In Ohio, Battle Royale Over Efficiency and Renewable Energy Rages On
Ohio put energy efficiency and renewable energy standards in place in 2008. The standards have been a great success – saving money, creating jobs, diversifying resources.
But no good deed goes unpunished. Some of the utilities have been slow in implementing energy efficiency programs and decided to exercise their influence in the Ohio General Assembly rather than implement efficiency measures that would save money for their customers.
In 2013, a proposal to gut the standards from the Senate Public Utilities Committee Chairman Bill Seitz was rejected for lack of support after months of exhaustive hearings, studies and reports.
Why? Because the repeal of the standards was estimated to cost consumers $3.97 billion, put hundreds of advanced energy companies out of business and lay off thousands of workers over the next decade.
This year, Senate leadership decided to shortcut the process: If you want to pass legislation, just introduce it and pass it in one day. So, that’s what the Senate did. In an historic move, they held a committee vote on the bill at 9:30pm last Wednesday, May 7, then moved it to the floor and debated into the night, with a final vote at 1:06am on Thursday.
The bill places a two-year “pause” on the standards, while energy efficiency investment stalls and sovel-ready projects remain in jeopardy. This, in itself, was an accommodation, as Gov. John Kasich objected to the “freeze” in the original draft that would have required legislative action to thaw. However, now that there has been an opportunity to review the legislation passed by the Ohio Senate – it’s clear that the bill is worse than anything previously proposed.
Simple changes to Ohio’s law would mean devastating effects on Ohio’s advanced energy economy. On the renewable side, expanding the definition of “qualified renewable energy” to include existing hydro generation that delivers power anywhere in the 13-state PJM RTO – including the province of Manitoba, with Manitoba Hydro one of its largest utilities. Canadian outfits will realize the economic benefits of Ohio’s electricity needs rather than Ohio companies.
There’s much more, but categorizing this measure as a “freeze” or a “timeout” is misleading at best. The energy efficiency and renewable energy standards would be eliminated through language that makes them irrelevant – then that irrelevant standard is frozen for two years. As a result, the legislation would eliminate energy efficiency and renewable energy investment in Ohio, draining the economy of the businesses, jobs and energy savings associated with those objectives.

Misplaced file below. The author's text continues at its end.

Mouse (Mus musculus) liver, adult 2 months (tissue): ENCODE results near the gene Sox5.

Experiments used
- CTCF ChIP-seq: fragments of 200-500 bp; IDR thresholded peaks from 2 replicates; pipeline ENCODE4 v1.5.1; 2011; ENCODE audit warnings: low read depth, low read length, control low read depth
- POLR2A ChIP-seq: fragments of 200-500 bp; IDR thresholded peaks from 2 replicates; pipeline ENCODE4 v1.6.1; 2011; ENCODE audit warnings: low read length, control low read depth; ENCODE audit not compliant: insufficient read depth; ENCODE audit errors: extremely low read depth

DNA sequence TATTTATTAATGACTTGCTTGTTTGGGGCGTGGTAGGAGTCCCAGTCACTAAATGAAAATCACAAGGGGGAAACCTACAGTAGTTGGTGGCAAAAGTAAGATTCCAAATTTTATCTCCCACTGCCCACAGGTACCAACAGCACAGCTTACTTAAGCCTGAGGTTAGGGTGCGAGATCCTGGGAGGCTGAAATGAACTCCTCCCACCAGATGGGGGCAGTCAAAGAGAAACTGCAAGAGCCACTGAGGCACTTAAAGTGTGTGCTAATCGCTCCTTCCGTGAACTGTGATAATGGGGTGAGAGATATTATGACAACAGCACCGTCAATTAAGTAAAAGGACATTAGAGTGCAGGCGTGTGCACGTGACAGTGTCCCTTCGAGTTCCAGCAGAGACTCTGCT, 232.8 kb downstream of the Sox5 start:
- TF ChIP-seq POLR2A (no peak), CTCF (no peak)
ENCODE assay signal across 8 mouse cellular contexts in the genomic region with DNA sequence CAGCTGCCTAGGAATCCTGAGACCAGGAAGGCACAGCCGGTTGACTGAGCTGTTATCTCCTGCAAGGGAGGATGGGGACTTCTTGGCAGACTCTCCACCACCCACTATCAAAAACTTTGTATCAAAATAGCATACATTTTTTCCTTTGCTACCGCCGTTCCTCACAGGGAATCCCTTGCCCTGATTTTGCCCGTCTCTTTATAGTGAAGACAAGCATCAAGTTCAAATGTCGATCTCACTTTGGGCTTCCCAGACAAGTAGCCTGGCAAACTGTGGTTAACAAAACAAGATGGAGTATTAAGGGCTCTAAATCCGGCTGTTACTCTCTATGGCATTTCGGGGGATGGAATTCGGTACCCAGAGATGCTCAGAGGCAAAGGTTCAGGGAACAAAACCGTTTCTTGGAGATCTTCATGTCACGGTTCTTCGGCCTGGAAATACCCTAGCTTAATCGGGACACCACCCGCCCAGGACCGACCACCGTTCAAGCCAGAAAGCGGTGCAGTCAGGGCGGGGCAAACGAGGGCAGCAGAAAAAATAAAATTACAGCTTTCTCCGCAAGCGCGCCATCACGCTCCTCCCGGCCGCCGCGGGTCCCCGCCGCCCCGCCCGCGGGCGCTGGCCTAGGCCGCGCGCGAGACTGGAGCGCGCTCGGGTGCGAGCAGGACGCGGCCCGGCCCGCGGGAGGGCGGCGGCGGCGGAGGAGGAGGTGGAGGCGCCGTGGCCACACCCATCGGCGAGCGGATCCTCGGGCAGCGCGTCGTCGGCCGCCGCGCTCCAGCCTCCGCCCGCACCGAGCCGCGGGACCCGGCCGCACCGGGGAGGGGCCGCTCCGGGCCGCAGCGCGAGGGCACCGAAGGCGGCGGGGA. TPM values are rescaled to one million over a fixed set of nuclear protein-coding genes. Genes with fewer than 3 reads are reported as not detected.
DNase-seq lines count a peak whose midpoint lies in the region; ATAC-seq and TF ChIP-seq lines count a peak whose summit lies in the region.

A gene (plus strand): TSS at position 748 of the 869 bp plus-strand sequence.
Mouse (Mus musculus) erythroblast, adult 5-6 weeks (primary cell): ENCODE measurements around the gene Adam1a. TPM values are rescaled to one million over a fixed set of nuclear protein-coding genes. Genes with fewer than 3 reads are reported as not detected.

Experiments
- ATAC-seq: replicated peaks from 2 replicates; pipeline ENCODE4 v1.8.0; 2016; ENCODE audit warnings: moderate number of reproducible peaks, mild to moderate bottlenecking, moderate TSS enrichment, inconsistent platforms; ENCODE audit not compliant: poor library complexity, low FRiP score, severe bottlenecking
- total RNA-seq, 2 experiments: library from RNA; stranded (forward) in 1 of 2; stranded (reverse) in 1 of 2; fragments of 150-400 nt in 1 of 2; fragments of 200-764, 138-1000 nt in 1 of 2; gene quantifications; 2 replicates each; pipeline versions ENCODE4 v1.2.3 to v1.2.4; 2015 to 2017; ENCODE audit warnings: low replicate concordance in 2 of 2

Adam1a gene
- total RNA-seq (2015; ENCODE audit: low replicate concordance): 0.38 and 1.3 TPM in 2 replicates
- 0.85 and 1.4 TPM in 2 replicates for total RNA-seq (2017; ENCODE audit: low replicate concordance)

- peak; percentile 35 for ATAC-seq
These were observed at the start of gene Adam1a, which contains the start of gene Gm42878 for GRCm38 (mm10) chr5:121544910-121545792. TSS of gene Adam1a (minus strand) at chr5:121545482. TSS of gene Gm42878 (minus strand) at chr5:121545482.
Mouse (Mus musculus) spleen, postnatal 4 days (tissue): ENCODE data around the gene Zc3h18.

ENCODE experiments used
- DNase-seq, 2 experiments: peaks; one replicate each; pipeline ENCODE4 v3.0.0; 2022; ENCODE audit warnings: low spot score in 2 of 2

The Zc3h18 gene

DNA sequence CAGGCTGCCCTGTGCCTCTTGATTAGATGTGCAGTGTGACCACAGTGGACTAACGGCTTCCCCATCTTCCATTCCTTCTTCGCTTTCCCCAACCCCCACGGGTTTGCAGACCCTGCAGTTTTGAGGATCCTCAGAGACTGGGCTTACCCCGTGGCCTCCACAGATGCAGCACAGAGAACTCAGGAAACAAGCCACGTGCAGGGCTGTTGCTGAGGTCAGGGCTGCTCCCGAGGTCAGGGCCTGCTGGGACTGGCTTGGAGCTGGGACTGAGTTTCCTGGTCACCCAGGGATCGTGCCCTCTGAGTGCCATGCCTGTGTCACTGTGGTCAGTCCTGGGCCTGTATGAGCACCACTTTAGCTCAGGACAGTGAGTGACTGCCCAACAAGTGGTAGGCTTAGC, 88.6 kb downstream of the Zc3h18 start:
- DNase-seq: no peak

Not everyone is fooled. Companies from Honeywell to Honda have come out in opposition to the legislation, known as SB 310. AEE’s state partner, Ohio Advanced Energy Economy, has led the charge against it, with the Ohio Manufacturers Association a staunch ally. AEE has supported the anti-SB 310 effort with an online advertising campaign. Newspapers have editorialized against it. Yet, the bill moves on and could reach Gov. Kasich’s desk before the end of May.
Update: SB 310 has run into some resistance in the House. After a fractious Republican caucus, the House Speaker declared there were not enough votes to pass the bill. (Two Senate proponents made an unusual visit to the House caucus to make the case for the bill, with one backpedaling on opening the door to Canadian hydro, saying that provision was a mistake and would be changed.) This has allowed for a new compromise offered by consumer, environmental, and industry groups (including Ohio Advanced Energy Economy) to emerge.
What Gov. Kasich will do is yet to be determined. Shortly after he came into office, Kasich hosted an energy summit in which he extolled the benefits of renewable energy. His State Energy Plan states, “Promoting efficiency and maximizing our energy resources will help offset rising energy prices.” He has advocated opening markets for more advanced energy technologies. Here’s an opportunity to put a pen to those statements.
The economic recovery that has happened on his watch is in peril if investment leaves the state as a result of legislation, passed under cover of night, that places ideology above common sense.
Senate Bill 310 is a direct assault on the advanced energy industry and Ohio consumers and should meet with the Governor’s veto.
Tom served in the Colorado House of Representatives from 1999-2007. In 2007, he was tapped to lead the state's energy office by Governor Bill Ritter. After four years ushering in Ritter's signature "New Energy Economy", Plant joined Ritter at the Center for the New Energy Economy within Colorado State University.
Tom spent three years directing the non-profit Center for ReSource Conservation ...
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